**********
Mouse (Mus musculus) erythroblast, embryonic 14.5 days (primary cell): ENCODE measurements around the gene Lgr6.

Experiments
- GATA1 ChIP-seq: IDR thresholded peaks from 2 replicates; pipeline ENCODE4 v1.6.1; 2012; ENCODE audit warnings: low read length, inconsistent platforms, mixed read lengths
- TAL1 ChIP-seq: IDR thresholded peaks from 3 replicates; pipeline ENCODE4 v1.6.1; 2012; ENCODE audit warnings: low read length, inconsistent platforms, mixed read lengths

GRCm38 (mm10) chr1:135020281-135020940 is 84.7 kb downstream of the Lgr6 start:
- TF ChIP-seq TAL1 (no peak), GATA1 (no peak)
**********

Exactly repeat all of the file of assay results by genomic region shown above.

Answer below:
Mouse (Mus musculus) erythroblast, embryonic 14.5 days (primary cell): ENCODE measurements around the gene Lgr6.

Experiments
- GATA1 ChIP-seq: IDR thresholded peaks from 2 replicates; pipeline ENCODE4 v1.6.1; 2012; ENCODE audit warnings: low read length, inconsistent platforms, mixed read lengths
- TAL1 ChIP-seq: IDR thresholded peaks from 3 replicates; pipeline ENCODE4 v1.6.1; 2012; ENCODE audit warnings: low read length, inconsistent platforms, mixed read lengths

GRCm38 (mm10) chr1:135020281-135020940 is 84.7 kb downstream of the Lgr6 start:
- TF ChIP-seq TAL1 (no peak), GATA1 (no peak)